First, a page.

Yale-NUS board appointed
Yale and the National University of Singapore announced the members of the founding governing board for their jointly-run liberal arts college in a Monday afternoon press release.
As the new college’s highest governing body, the board will function similarly to the Yale Corporation, Vice President and Secretary Linda Lorimer said. With half of the board’s 10 members nominated by University President Richard Levin and the other half nominated by NUS President Tan Chorh Chuan, the group will “provide strategic direction and oversight” for the new college, according to the release. The Singaporean Ministry of Education made the final appointments.
In the past, Yale administrators have described the board as a means to ensure the school’s educational quality. All five of Levin’s nominees to the board — including Levin, Lorimer and former Yale Corporation Senior Fellow Roland Betts ’68 — hold Yale degrees, which Lorimer said was a conscious decision on Levin’s part.
“I think we decided this is a major initiative for Yale, and we wanted those who would make the most serious effort and also those who had experience at the University,” Lorimer said, adding that all 16 members of the Yale Corporation hold Yale degrees.
Members of the new governing board will serve three-year terms, starting immediately, during which the board will help appoint the college’s president and faculty and also oversee the construction of the new colleges, Lorimer said.
Levin’s nominees vary in background, but all have connections to higher education administration or experience working in Asia. The other Yale affiliates on the board include Catherine Hill GRD ’85, current president of Vassar College, and Clark Randt ’68, ambassador to China under President George W. Bush ’68.
Kay Kuok Oon Kwong, the executive chairperson of Shangri-La Hotel Limited and a current member of the NUS board of trustees, will be the board’s inaugural chairperson.
“I see the opportunity to develop a novel, world-class educational experience as a rare privilege,” Kuok said in the release. “The board and I are deeply committed to working with the leadership of Yale-NUS on an education that will draw from both Yale and NUS, a truly distinctive experience that will develop the brightest students into future leaders for Asia, and the world.”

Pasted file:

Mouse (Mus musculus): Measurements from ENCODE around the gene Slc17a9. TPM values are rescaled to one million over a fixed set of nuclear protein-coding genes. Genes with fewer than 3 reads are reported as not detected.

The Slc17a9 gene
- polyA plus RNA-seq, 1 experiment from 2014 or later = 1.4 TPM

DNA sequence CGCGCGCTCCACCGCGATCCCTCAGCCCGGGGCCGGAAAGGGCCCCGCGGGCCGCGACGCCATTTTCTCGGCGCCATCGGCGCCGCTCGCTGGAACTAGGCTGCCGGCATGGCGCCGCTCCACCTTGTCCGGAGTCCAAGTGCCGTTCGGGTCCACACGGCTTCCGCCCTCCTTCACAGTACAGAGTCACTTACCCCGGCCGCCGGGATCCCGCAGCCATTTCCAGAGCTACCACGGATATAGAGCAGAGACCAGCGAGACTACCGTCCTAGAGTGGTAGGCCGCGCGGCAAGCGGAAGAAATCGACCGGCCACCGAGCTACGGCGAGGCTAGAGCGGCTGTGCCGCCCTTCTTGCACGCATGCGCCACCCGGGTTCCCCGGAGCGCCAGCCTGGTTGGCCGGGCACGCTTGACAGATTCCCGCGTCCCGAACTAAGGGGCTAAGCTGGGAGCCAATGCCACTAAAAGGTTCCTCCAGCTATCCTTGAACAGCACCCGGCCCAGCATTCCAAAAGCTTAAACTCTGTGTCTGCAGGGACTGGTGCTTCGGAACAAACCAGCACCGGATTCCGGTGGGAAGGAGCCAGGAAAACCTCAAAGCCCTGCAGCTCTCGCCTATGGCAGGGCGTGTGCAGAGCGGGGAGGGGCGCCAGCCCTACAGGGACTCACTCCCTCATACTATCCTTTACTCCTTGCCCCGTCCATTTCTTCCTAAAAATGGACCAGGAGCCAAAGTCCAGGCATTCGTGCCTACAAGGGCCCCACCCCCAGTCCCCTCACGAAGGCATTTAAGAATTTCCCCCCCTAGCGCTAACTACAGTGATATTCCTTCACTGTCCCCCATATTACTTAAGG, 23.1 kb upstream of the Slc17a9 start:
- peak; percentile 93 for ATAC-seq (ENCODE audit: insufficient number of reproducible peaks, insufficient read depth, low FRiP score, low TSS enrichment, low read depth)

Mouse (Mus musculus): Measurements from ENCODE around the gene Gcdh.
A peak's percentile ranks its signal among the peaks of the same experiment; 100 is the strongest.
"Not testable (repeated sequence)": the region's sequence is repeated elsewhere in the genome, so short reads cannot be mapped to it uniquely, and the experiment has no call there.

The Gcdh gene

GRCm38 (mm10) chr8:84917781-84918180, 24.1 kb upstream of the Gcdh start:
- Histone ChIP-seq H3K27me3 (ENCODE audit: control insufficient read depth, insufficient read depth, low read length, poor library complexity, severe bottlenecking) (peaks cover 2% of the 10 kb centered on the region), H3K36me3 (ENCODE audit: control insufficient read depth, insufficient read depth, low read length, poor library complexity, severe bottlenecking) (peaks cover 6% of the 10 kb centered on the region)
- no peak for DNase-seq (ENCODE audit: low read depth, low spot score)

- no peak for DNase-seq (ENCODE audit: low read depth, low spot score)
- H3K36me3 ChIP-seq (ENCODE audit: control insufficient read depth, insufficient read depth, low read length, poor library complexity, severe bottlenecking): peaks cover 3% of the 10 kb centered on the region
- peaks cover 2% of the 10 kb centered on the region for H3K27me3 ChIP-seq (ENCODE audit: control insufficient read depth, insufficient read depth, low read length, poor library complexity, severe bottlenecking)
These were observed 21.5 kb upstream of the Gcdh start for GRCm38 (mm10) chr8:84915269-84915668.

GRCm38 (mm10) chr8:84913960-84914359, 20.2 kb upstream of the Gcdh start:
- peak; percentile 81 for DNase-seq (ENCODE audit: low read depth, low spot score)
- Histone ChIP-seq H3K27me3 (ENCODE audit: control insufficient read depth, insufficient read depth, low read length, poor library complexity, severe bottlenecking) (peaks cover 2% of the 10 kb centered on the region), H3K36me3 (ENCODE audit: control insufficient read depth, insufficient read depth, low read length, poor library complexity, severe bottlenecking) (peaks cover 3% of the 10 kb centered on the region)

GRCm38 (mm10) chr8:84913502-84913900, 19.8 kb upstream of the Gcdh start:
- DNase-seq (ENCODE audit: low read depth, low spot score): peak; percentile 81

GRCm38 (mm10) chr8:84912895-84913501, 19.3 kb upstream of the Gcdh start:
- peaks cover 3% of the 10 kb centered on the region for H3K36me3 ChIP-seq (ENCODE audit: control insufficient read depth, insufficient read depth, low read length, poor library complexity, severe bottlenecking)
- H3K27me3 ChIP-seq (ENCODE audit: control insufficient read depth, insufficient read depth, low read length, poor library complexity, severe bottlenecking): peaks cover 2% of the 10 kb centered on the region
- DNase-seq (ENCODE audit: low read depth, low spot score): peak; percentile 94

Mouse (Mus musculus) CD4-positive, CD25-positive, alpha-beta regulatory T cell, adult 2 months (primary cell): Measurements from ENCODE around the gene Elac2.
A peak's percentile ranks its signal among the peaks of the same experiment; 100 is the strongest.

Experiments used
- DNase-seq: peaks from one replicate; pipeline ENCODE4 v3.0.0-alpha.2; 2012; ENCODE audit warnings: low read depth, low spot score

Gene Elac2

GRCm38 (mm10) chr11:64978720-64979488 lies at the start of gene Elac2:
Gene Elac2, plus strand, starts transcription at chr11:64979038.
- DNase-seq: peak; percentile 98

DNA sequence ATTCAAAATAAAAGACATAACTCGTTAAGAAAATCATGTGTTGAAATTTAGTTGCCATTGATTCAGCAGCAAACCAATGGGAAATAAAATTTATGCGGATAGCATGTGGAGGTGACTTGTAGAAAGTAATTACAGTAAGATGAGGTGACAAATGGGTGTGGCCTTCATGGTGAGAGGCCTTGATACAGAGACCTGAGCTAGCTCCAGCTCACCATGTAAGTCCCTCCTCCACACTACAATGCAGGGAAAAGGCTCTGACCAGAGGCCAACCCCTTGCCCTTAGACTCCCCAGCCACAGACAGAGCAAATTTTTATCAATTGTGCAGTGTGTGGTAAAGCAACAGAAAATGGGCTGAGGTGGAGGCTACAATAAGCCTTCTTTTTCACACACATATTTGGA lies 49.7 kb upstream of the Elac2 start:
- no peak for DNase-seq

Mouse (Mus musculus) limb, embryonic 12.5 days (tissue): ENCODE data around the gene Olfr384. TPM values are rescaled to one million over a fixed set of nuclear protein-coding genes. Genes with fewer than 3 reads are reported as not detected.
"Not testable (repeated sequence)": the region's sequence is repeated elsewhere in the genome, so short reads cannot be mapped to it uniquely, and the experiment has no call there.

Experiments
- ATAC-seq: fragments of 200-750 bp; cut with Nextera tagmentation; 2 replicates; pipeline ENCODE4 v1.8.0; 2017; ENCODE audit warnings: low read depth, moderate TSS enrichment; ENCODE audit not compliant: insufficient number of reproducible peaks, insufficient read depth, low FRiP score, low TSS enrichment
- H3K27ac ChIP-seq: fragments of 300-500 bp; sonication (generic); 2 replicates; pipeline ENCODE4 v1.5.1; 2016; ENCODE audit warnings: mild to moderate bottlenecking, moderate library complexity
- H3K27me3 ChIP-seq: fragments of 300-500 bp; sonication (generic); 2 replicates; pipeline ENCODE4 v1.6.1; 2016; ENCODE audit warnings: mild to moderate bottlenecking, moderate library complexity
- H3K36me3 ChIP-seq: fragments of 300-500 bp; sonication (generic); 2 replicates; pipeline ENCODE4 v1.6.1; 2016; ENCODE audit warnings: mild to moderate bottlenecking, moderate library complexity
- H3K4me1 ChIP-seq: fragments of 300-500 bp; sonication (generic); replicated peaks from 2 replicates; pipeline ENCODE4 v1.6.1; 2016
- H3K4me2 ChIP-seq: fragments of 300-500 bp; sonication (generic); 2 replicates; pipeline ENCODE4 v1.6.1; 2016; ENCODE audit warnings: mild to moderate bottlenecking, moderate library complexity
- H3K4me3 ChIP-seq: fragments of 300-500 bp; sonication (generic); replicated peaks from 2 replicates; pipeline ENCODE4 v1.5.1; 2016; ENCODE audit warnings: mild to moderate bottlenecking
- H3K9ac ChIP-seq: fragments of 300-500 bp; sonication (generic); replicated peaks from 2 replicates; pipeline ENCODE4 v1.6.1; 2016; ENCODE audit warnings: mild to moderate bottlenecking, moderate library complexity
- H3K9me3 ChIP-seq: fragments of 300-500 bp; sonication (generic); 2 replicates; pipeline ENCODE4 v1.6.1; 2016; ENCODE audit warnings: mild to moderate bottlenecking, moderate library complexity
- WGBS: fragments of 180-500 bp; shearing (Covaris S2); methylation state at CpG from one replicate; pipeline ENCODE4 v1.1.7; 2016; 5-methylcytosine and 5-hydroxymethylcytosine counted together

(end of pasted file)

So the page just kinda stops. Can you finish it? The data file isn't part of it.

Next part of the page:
While the cost of the college is being entirely paid by the Singaporean government, only half of the board is affiliated with either the Singaporean government or NUS. These members include NUS President Tan and Ng Cher Pong, Singapore’s Deputy Minister of Education for Policy.
Since it was announced in September 2010, Yale-NUS College has drawn criticism from those who allege that the Singaporean government may restrict academic freedom at the school. But Lorimer said she did not believe this would happen and that Ng’s participation would be a major benefit for the new college.
“It’s extremely valuable to have a member of the Ministry of Education on the board because it adds a link to the Ministry and shows the Ministry how the college is progressing,” Lorimer said.
The Yale Corporation also includes two government officials — the governor and lieutenant governor of Connecticut — but the roles are largely ceremonial and neither can vote on Corporation decisions. For Yale-NUS, Lorimer said the board will look to “active representation from the Ministry of Education.”
The two remaining members of the board are Gautam Banerjee, executive chairman of PricewaterhouseCoopers, and Chong Siak Ching, president and CEO of Singaporean company Ascendas.
CORRECTION: Nov. 22
A previous version of this article stated that Presidents Levin and Tan officially appointed the board members. In fact. each president nominated half the members, but Singapore’s Ministry of Education makes the official appointments.